***because it’s election time in the UK, The CAGW-infested-invested hypocrites at The Guardian call out a Tory CAGW hypocrite!! funny how only the CAGW sceptics have called them out until now:

    2 April: Guardian: Severin Carrell: Energy minister under fire for hiring jet to fly back from climate change deal
    Matthew Hancock criticised for chartering a plane from Aberdeen to London after talks with Mexico president on environment protection
    Climate campaigners have rounded on the energy minister, Matthew Hancock, for hiring a private jet to fly himself back to London after signing a deal with the Mexican president in Aberdeen to help combat climate change.
    The Guardian has established that Hancock, the Tory MP for West Suffolk, chartered an aircraft after meeting Enrique Peña Nieto in Aberdeen on 5 March during the president’s official visit to the UK…
    Whitehall sources said that Hancock persuaded two Foreign Office diplomats to share the 100-minute flight back to London to help cover the costs, even though there were 16 scheduled services from Aberdeen to four London airports that day.
    Ollie Haynes, an energy campaigner at Friends of the Earth, said: “A minister in any government department should know better than to use taxpayers’ money to charter a private jet when a scheduled flight is available.
    “But in this case, the minister is from the climate change department and has used a private jet to fly back from doing an oil deal. You couldn’t make it up.”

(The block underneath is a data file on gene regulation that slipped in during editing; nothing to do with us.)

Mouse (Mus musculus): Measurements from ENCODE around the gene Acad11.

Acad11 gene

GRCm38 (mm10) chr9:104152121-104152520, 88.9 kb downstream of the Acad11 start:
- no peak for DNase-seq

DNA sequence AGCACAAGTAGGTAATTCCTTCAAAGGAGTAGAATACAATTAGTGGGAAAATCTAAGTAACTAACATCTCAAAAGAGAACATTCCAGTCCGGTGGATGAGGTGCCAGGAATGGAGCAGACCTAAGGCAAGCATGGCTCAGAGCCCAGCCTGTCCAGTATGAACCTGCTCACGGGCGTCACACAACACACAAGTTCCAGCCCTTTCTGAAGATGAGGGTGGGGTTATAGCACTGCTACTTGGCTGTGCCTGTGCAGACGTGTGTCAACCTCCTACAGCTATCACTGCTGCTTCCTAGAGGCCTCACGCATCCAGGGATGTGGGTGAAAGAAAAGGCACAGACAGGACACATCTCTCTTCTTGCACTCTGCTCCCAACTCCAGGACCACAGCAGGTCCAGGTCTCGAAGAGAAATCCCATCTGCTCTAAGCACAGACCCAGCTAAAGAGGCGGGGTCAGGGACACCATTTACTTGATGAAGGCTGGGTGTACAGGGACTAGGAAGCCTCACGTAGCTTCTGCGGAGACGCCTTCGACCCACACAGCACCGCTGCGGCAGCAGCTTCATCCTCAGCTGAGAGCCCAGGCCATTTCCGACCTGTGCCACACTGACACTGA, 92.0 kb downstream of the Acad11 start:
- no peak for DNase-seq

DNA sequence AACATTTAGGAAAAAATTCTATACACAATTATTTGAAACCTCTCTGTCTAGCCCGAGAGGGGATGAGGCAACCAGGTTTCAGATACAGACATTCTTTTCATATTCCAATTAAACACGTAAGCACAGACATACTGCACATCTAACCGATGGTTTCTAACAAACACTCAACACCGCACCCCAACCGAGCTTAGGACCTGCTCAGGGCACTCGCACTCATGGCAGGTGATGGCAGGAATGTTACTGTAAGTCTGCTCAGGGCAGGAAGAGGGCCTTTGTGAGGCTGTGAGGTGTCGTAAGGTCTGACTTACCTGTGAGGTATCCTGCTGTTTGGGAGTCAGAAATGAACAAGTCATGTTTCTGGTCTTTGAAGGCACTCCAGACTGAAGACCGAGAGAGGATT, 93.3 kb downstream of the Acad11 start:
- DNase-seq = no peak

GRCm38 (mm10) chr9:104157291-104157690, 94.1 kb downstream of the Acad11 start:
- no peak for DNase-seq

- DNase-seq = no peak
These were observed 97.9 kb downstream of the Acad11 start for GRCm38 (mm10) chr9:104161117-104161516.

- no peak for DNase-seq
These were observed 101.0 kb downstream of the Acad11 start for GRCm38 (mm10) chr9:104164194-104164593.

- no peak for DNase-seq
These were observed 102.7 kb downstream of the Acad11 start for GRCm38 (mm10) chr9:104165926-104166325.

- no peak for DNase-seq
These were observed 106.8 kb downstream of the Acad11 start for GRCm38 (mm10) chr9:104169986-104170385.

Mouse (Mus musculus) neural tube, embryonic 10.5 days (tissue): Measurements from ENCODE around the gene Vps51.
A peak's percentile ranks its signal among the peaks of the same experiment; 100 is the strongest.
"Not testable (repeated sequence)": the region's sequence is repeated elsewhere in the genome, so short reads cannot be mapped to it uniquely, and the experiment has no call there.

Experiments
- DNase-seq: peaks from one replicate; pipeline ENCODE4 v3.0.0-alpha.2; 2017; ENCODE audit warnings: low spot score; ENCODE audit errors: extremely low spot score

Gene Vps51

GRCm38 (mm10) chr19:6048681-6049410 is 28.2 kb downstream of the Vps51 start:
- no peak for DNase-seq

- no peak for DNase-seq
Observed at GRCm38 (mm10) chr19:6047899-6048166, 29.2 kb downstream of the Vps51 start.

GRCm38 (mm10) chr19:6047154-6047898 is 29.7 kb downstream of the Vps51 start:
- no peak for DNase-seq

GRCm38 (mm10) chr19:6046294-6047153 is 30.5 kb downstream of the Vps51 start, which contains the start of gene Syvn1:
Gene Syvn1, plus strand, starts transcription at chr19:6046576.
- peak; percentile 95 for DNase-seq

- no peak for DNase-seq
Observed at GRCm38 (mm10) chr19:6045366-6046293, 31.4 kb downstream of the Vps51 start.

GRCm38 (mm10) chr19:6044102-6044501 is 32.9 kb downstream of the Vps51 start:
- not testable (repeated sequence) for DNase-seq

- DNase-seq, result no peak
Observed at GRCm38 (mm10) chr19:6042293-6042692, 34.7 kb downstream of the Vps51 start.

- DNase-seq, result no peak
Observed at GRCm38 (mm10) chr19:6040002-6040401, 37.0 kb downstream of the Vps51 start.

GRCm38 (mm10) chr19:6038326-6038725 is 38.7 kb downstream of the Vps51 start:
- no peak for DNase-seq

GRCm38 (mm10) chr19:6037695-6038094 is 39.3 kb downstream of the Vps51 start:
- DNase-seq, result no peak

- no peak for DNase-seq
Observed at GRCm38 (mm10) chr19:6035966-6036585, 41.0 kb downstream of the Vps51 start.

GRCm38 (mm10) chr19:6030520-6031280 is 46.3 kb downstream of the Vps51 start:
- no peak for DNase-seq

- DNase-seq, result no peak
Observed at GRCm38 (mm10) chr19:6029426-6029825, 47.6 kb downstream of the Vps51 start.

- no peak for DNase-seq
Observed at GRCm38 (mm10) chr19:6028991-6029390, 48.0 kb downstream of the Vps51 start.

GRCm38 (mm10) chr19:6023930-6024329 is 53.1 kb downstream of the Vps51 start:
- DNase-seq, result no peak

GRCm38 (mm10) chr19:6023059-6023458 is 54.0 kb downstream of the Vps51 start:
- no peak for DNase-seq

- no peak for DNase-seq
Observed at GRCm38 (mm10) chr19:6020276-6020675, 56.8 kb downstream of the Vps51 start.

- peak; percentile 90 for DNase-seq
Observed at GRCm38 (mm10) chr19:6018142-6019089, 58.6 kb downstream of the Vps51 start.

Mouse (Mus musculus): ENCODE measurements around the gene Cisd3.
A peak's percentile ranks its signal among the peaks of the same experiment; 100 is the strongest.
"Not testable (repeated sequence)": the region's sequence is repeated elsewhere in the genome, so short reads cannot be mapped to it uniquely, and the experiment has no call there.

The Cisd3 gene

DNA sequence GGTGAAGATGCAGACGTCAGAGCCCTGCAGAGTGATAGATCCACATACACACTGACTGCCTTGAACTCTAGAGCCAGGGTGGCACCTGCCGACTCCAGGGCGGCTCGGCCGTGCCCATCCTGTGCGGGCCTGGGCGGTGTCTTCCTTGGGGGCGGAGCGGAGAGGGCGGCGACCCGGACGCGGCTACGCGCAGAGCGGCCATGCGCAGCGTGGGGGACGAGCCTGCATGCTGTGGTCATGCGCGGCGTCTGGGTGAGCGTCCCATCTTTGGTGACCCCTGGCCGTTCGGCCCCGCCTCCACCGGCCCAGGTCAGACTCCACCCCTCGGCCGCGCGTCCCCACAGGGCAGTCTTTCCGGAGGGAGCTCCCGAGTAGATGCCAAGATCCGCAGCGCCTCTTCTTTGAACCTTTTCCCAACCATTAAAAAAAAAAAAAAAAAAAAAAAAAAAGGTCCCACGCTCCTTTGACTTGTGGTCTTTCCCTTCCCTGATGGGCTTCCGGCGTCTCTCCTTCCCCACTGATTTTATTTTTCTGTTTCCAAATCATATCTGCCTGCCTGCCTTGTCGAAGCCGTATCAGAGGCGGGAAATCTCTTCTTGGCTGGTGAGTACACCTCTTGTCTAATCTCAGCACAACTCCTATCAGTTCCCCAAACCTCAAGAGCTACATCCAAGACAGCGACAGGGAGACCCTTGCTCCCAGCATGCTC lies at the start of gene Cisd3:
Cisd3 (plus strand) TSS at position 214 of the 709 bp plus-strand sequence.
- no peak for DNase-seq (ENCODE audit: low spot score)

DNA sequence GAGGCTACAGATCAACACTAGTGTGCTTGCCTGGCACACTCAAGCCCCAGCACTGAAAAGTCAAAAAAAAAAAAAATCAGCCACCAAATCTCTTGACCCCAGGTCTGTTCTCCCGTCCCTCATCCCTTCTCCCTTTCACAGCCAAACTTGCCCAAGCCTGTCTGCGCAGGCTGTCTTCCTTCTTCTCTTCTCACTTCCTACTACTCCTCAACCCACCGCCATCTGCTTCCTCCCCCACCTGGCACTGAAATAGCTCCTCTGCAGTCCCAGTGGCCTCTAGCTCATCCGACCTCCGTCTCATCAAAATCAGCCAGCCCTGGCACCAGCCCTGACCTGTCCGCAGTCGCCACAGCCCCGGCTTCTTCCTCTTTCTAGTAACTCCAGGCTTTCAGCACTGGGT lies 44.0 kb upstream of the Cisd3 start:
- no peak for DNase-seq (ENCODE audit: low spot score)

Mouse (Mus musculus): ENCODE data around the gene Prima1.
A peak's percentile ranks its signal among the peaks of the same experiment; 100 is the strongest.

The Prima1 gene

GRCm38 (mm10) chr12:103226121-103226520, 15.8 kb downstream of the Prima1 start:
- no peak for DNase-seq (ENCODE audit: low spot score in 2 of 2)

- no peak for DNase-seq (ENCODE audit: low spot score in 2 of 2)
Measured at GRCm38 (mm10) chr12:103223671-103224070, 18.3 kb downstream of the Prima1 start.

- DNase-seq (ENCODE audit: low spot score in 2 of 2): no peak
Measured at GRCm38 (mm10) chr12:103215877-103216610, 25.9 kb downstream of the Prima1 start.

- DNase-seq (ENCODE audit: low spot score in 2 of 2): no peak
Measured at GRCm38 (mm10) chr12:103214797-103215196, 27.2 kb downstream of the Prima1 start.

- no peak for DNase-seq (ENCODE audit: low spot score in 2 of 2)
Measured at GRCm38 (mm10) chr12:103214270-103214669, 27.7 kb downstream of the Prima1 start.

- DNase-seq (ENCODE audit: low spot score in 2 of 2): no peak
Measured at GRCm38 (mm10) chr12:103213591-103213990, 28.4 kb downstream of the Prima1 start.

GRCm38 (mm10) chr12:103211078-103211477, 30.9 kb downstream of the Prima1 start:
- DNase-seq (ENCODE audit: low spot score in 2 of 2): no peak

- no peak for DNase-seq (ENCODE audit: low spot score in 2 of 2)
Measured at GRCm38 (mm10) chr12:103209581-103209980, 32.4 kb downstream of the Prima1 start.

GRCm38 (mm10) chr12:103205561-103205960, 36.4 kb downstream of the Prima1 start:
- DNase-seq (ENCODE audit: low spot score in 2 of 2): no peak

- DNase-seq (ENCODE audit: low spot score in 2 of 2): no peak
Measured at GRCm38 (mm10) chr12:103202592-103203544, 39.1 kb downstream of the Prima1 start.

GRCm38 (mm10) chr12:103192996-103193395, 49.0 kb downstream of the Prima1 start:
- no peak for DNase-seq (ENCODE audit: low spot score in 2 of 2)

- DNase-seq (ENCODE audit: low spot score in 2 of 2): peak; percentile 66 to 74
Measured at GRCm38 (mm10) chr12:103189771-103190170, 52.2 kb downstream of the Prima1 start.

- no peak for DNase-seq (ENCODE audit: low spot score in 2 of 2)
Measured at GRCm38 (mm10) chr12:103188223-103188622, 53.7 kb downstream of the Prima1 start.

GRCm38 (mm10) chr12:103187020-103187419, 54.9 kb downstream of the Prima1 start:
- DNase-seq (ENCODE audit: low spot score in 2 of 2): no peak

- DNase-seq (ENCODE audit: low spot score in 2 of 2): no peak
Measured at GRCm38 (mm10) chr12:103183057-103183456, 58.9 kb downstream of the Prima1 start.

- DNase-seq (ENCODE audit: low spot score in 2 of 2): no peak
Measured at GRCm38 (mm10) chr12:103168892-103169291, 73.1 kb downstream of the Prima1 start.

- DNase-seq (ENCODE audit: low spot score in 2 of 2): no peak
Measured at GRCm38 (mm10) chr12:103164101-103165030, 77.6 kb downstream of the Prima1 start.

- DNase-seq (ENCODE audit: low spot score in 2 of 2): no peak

Alison Johnstone, a Scottish Green party MSP, said it was perverse for an energy minister to hire their own jet after signing such a deal.
    “It shows flagrant disregard for the public purse,” she said. “It’s also deeply ironic that a minister from the department with responsibilities for climate change uses one of the most polluting forms of transport to attend a meeting aimed at encouraging the extraction of fossil fuels.”…
    ***Hancock, who holds a dual ministerial role at the Department for Business, Innovation and Skills, and is fighting to retain his seat at the election, was one of 100 Tory MPs who signed an open letter opposing continuing subsides for onshore wind farms in England…
    http://www.theguardian.com/environment/2015/apr/02/energy-minister-under-fire-for-hiring-jet-to-fly-back-from-climate-change-deal

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    Paris prepares for COP21

    The Eiffel Tower to be dismantled in the lead up to IPCC’s COP21 at the end of November this year, symbolising France’s contribution to the lowering of carbon emissions.

    France’s President François Hollande was delighted to announce planning approval has been granted by the City for a more appropriate 300-metre tall, 12 megawatt wind turbine tower to be installed in its place. Already dubbed Moulin Tricolore by passionate and popular acclaim, the structure is to be completed and opened to the public on Bastille Day, 2020. …